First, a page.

However, the government doesn't want to see all of your benefits taken away by taxes. (See! Sometimes the government does us a favor.) So, if your income is under under $25,000 including half of your Social Security benefits (don't worry about the other half), then you don't have to pay taxes. If you're only receiving Social Security benefits, this is you. If you're married and you and your spouse together have $32,000 or less including half of your benefits, then you don't have to pay taxes on your benefits.
If you're making more than $25,000 if you're single and $32,000 if you're married, then 50% of your benefits are taxable. The other half are tax-free. You just pay the normal amount you would under your tax bracket. If you're single and you make more than $34,000 and $44,000 if you're married, then 85% of your benefits are taxable. If you're not going to a CPA, I really recommend using TurboTax or a similar program for this to make sure you're paying the right amount. No one should ever be paying taxes on more than 85% of their benefits.
But what if you were just approved for disability benefits and just got a huge amount of back pay that was paid out as a lump sum? That would certainly put you in the higher tax bracket! No one wants that.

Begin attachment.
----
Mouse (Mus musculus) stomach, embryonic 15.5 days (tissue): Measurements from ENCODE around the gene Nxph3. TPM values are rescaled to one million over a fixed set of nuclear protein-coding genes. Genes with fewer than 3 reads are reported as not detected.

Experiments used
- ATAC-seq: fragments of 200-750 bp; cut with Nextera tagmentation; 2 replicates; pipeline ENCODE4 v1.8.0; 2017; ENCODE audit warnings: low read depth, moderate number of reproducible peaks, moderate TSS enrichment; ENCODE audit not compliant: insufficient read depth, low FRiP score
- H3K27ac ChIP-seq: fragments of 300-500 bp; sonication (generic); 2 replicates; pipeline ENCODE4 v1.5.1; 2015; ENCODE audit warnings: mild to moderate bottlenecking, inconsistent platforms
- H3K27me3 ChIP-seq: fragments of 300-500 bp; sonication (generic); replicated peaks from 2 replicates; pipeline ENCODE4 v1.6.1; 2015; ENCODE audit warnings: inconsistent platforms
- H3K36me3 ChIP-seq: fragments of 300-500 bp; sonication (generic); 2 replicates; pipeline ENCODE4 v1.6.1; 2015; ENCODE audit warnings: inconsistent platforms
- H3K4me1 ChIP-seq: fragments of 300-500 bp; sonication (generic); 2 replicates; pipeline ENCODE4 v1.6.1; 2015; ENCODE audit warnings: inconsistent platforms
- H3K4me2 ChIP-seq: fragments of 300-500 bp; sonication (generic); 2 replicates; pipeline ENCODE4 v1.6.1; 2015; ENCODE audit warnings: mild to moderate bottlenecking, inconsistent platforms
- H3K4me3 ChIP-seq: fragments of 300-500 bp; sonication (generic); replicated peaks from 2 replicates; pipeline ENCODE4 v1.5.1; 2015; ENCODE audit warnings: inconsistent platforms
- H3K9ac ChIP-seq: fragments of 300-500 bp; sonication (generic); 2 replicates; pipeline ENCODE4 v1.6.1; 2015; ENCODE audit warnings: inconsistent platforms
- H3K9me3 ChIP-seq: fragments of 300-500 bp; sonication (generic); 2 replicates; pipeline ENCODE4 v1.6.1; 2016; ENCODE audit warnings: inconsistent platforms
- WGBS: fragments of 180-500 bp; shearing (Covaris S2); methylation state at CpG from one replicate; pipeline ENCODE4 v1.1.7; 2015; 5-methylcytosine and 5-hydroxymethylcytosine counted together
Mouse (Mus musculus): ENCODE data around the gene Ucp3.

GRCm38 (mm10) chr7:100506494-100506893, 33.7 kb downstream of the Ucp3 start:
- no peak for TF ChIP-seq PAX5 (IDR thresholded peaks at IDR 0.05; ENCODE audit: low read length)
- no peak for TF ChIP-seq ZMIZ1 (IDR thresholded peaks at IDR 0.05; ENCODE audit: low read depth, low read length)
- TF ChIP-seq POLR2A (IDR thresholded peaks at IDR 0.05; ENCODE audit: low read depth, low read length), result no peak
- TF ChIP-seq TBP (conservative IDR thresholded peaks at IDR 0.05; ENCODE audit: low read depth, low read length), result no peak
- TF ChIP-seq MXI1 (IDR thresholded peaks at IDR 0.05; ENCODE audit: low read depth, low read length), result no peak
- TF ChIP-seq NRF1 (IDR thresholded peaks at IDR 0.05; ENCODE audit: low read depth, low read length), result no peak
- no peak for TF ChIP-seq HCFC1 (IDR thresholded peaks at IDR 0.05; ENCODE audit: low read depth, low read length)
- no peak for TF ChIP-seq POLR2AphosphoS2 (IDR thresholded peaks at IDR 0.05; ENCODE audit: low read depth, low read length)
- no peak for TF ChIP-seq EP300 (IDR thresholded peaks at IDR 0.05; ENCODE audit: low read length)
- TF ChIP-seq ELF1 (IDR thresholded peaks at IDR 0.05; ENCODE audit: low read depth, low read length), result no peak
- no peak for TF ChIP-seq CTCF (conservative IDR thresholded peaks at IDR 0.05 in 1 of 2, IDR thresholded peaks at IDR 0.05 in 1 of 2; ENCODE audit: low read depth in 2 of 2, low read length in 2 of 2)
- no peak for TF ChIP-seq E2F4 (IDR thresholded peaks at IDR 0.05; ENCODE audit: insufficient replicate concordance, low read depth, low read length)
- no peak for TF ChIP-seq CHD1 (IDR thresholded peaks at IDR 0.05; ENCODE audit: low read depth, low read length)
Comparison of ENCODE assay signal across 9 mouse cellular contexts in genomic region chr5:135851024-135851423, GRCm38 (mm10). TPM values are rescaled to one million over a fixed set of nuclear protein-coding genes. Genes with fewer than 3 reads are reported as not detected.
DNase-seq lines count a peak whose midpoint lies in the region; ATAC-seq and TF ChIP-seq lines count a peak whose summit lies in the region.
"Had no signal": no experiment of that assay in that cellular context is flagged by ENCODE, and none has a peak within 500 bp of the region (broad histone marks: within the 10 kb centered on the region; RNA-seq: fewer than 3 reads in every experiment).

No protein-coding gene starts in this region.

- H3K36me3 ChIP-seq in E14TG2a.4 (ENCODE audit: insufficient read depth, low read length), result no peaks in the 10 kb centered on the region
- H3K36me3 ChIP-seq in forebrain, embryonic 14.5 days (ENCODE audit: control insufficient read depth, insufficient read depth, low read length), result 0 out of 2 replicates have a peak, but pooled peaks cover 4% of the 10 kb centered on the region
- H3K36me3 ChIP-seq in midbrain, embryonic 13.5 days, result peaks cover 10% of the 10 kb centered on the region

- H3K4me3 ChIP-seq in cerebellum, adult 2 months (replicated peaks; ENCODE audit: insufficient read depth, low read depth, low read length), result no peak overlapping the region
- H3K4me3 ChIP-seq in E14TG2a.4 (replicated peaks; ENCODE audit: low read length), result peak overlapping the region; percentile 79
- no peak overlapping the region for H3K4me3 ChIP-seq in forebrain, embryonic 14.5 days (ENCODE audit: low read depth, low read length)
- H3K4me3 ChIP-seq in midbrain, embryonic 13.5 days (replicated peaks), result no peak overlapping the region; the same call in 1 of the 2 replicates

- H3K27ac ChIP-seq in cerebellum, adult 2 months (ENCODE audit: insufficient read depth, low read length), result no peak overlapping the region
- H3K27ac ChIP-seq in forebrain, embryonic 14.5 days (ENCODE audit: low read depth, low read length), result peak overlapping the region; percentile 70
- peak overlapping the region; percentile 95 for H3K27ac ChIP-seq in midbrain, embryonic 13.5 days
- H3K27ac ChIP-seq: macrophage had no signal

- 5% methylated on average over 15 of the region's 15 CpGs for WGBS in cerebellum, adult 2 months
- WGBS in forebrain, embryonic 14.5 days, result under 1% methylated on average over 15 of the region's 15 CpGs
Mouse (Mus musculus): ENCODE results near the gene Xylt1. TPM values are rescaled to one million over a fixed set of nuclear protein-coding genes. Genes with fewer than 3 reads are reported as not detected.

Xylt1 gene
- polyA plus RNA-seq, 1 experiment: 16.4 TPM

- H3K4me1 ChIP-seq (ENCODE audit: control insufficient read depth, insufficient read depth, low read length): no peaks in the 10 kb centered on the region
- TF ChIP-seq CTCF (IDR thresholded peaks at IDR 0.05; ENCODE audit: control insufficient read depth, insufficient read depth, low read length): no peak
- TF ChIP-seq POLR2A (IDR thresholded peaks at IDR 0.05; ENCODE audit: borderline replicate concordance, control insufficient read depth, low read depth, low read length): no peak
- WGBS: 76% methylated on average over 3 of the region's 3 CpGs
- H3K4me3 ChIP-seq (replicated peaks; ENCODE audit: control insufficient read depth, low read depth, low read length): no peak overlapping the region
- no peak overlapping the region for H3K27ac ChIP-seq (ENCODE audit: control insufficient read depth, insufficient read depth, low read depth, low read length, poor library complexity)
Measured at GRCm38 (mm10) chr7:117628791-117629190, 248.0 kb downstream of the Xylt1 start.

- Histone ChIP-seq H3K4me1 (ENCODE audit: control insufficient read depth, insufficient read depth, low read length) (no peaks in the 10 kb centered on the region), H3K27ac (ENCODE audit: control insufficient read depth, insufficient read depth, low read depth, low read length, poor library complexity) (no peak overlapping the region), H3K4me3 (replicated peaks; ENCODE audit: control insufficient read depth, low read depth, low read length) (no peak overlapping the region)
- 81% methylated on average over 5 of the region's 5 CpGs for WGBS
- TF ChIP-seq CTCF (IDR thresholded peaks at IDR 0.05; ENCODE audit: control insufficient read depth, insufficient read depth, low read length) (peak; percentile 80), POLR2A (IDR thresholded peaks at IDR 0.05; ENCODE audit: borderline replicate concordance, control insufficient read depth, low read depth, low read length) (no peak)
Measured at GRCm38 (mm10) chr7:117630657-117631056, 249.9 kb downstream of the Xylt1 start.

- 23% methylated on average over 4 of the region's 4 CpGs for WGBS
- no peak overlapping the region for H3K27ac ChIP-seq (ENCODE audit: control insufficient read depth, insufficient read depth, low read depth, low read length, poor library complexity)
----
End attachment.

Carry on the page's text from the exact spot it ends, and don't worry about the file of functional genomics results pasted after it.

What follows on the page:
The back pay is considered to have been paid for the past years where you should have been receiving the benefit. So if you received back pay for 2012, 2013 and 2014, you can file your taxes in 2015 and just do an amendment with your taxes showing earnings for 2012, 2013 and 2014. Hopefully, your earnings from Social Security in those years won't be high enough to have to pay much, if anything, in taxes. But it is far less likely with the payments spread across multiple years to have the massive tax bill that you would have had if it was all counted as income in 2014. Again, if you were paid a large lump sum last year, you really want a CPA to handle your taxes this year. It's much easier (and cheaper) to get it done correctly the first time than risk making a mistake.
Taxes and Social Security payments is a really complicated subject. When in doubt, ask a CPA. Social Security also has good information here. Please contact The Foster Law Firm with questions (844)303-0735.